Wednesday, December 16, 2009

Review: Bones of Faerie by Janni Lee Simner

Found via: BBYA 2010 nominations

I realized after reading this book that I might have to revise my "I don't like fantasy" stance, because I keep finding fantasy books that I actually do enjoy! I think it's just classic High Fantasy that I don't like - sword and sorcery stories where women are usually reduced to being damsels in distress.

Bones of Faerie definitely isn't that sort of story - in fact, I think it could make a great introduction to fantasy for younger teens who like sci fi but avoid fantasy, because this is essentially a post-apocalyptic fantasy novel.

Liza lives in a world still struggling in the aftermath of the faerie war that ended 20 years ago. While the faeries were driven back, the world is still tainted with magic - trees in the forest will attack wayward travelers; crops stubbornly refuse to be harvested; and occasionally a child will be born with gray eyes or clear hair, the signs that magic has touched the child and it must be killed, before it kills everyone else.

Liza knows magic is dangerous - she has seen people killed by magic-touched children. Her father was forced to leave her infant sister out by the edge of the woods after she was born with clear hair. That loss caused her mother to run away, and shortly after Liza begins to have magical visions. Terrified that this means her father will kill her, Liza runs blindly into the forest. Matthew, a boy in the village who knows first hand how dangerous magic can be, follows her, though neither know how to survive in the enchanted forest. They are rescued by a mysterious woman with magical powers of her own, and discover a whole town where magic is not feared, but is respected as a tool. Liza's visions grow more powerful, leading her to believe she knows how to find her mother, leading her to start an epic quest with Matthew and Allie, another girl with magic powers, in tow.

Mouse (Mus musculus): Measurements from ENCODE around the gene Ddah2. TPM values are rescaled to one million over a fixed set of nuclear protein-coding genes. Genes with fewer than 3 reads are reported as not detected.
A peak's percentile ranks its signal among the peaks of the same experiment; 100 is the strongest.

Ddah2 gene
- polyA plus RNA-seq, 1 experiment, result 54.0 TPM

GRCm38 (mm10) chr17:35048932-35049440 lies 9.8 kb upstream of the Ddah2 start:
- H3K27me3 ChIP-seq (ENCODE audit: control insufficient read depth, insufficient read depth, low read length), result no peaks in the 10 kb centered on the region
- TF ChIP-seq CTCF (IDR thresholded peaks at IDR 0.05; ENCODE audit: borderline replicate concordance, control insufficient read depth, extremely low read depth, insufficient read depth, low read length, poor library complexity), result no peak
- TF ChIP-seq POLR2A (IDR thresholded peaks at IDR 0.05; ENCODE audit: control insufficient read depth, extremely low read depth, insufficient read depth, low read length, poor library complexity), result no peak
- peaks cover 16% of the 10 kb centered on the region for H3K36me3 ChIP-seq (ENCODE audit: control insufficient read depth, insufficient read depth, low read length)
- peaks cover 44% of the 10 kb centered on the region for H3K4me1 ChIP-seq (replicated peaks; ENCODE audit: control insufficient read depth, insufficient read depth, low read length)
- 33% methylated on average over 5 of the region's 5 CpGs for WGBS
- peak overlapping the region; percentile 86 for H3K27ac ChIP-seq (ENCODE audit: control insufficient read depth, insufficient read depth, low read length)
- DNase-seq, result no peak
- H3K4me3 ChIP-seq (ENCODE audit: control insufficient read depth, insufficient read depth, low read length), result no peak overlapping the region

Atmospherically and somewhat thematically, this reminded me a lot of Carrie Ryan's The Forest of Hands and Teeth, especially as both protagonists discover there's a whole wide world outside of their constrictive home towns.

It seemed like this wanted to become an epic quest story, but it never quite had a chance to grow beyond a bare skeleton of a quest narrative. Descriptions, especially of magic in action, are fuzzy and I often had to re-read paragraphs to figure out how something happened (and even then it wouldn't always be clear). Someone who wants to know all the little details of this post-apocalyptic world is going to be disappointed, but as an introduction to the genre (post-apocalyptic and/or fantasy) it's a good jumping off point.


Anna Rhoswen said...

I think you and fantasy are like me and non-fic, where I assume all non-fic will be high handed, boring, and ridiculous. Thankfully, I've found some great non-fic this year, to match your great fantasy!

A great non-DiD fantasy is Mercedes Lackeys' "One Hundred Kingdoms" series, which more or less follows a failed Cinderella as she becomes a Fairy Godmother - and she is NOT a DiD. It's one of my favorite series, for sure, especially for retakes on classic fairytales.

John said...

michael kors outlet
nike sb
ralph lauren outlet
giuseppe zanotti sneakers
adidas originals
fitflops sale clearance
mont blanc
burberry sale
kobe bryant shoes
cheap uggs
fake oakleys
north face
tods outlet
polo outlet
nike tn
louis vuitton handbags
football shoes
lebron james shoes
hermes belt
louis vuitton outlet
moncler jackets
adidas original trainers
ugg slippers
instyler curling iron
barbour uk
marc jacobs
nike blazer
oakley sunglasses wholesale
nike air max 90
pandora bracelets

Post a Comment

Related Posts with Thumbnails